Love Yourself First! Friday (LYFF) is part of The PRC’s Shed Light series collection. We invite women to tell their LYFF stories to inspire and empower others to also fiercely demonstrate self-love in action. The questions are meant to “shed light” on various ways our featured Phoenixes are making self-care and intentional living a priority.
This week’s Phoenix is Adrienne:
How do you love yourself first? What does that mean to you?
“You can’t pour from an empty cup.” Recently, I was scrolling through Pinterest and I ran across a photograph of a white ceramic coffee cup. The inside of the cup was empty with the slightest coffee stain lining the bottom of the tiny cup. In a very simple font the words “You can’t pour from an empty cup. Take care of yourself first” were emblazoned across the picture.
As I was reading those words I realized that I had, somehow, become that coffee cup — a solid, sturdy vessel, but sadly, temporarily empty. I was sitting at my desk in my tiny, cramped office space feeling completely drained. Since then, I have been thinking about and steadily working towards how I can go about refilling my cup.
I’ve come to recognize that to love myself first means recognizing that it is not selfish to take time out of my day to care for my needs. Allowing myself to get to the point where I begin to feel empty or drained not only hurts me, it hurts those whom I work with, and love. Before I can support others, I have to first make sure that my cup is full.
What actions demonstrate the self-care you provide to your mind, body, and soul? (Exercise, healthy eating, spiritual practice, etc)
I think refilling my cup starts with the little things I do throughout my day that bring me happiness. I have started making time to wake up an hour earlier than absolutely necessary so that I have the time to enjoy a cup of coffee and watch Live! with Kelly and Michael before going into work. I come home from work in the middle of the day to cuddle with my adorable dog, Corn Dog. I eat dinner with my partner and we talk about our day. And every evening, I look out across the flat Minnesota land and I can see a wind turbine that is located about a mile away from my residence. I think about how the turbine converts energy from the wind into electrical power. Isn’t that remarkable? At the end of each day I hope that I, like the turbine and a full cup, have converted my energy into powering myself so that I may share with others.
Is there an obstacle or challenge that you’ve overcome that led you to a deeper love for who you are?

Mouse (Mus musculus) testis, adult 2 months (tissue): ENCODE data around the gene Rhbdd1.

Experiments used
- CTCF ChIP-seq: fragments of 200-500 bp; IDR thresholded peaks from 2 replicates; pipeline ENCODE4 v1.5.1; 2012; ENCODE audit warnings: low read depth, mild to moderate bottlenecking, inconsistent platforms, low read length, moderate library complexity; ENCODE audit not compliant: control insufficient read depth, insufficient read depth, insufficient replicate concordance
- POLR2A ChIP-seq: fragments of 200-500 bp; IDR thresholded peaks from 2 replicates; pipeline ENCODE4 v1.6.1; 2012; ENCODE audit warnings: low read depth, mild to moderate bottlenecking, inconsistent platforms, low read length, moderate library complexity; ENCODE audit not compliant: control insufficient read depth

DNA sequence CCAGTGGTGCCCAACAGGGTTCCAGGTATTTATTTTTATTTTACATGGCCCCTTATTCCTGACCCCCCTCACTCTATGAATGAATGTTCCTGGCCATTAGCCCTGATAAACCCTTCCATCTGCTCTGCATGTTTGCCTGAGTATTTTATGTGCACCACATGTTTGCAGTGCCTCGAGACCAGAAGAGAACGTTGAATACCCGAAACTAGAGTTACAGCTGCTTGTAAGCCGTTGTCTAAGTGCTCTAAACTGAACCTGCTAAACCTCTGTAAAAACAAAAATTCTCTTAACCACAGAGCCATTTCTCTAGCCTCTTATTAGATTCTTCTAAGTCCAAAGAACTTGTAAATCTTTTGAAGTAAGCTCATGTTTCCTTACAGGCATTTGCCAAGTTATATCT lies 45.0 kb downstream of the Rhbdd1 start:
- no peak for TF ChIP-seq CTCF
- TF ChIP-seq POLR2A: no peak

The biggest obstacle and challenge is myself and my tendencies. I am inclined to believe that it is selfish to think of my needs before those of others. I tend to overextend and tax myself to be the best at my work. I am the one that, if unchecked, will empty my cup.
To overcome this challenge, I started making lists. I had a list of all of the things I had to get done at work in order to feel okay about myself. I had a second list of tasks that I used to mark down responsibilities that were not as urgent or pressing. Another list was of all the things I had accomplished. This was my “smile list” because reading what I had accomplished always made me smile. Examples included marrying my soulmate, getting accepted into a doctoral program, and having a stellar chocolate chip cookie recipe. My final list was my “hope list”. It included all the things I hope for in life not related whatsoever to my career. This list includes having children, going on a cruise, and designing a new tattoo. These lists made me feel like I had some control and balance in my life. They let me see what I’d done, what I needed to do, and where I wanted to go. I still use a variation of these lists, but I have been utilizing my Passion Planner, which is an agenda that has a built in goal-setting and to-do area in it.
Another key step that I have taken is to be more responsible about seeking the help of health professionals. One could practice all of the self-care and self-love in the world but if one is not physically or emotionally healthy, such practice would be all for naught. I have found that taking steps to seek care and support has been invaluable for allowing me to better help and serve others. As a professional tasked with supporting others, it is easy to forget that we are human and sometimes need support ourselves. I think recognizing that sometimes the greatest self-love is knowing when you need to reach out and ask others for help. Self-love does not mean you have to do it all by yourself. Sometimes self-love will include reaching out to friends and family, and sometimes it may mean reaching out to a pastor, a counselor, or a doctor.
What have you learned from self-love?
For some, I think self-love might be easy. For myself, I know that this journey to accepting all of me has not been easy. It has been hard work. But I have come to realize that the journey, the fight, of self-acceptance and loving myself has been worth it because I am worth it.
Don Miguel Ruiz said, “You cannot share what you do not have. If you do not love yourself, you cannot love anyone else either.” I go back to the same cup I started with. Let’s replace the concept of self-care with self-love in this analogy: “You can’t pour from an empty cup. Love yourself first.”
Thank you, Adrienne, for sharing your LYFF story. You are definitely a Phoenix rising!
Share your self-love story! Send an email HERE. Put “My LYFF Story” in the subject line, and you’ll be contacted by the Phoenix Team with details on how to participate.
Love Yourself First! Friday is a self-love series created by The Phoenix Rising Collective. Phenomenal women who fiercely demonstrate self-love in action in order to build and sustain healthy, positive self esteem share their stories. Be sure to read some of our other inspiring stories.